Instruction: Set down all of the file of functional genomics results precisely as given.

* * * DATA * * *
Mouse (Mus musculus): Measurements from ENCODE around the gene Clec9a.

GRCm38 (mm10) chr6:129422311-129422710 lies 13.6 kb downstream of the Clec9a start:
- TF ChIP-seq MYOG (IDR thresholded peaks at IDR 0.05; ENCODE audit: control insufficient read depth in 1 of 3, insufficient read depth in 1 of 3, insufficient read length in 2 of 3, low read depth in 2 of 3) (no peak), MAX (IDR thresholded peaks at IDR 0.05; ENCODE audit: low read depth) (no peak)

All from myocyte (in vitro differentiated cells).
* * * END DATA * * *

Mouse (Mus musculus): Measurements from ENCODE around the gene Clec9a.

GRCm38 (mm10) chr6:129422311-129422710 lies 13.6 kb downstream of the Clec9a start:
- TF ChIP-seq MYOG (IDR thresholded peaks at IDR 0.05; ENCODE audit: control insufficient read depth in 1 of 3, insufficient read depth in 1 of 3, insufficient read length in 2 of 3, low read depth in 2 of 3) (no peak), MAX (IDR thresholded peaks at IDR 0.05; ENCODE audit: low read depth) (no peak)

All from myocyte (in vitro differentiated cells).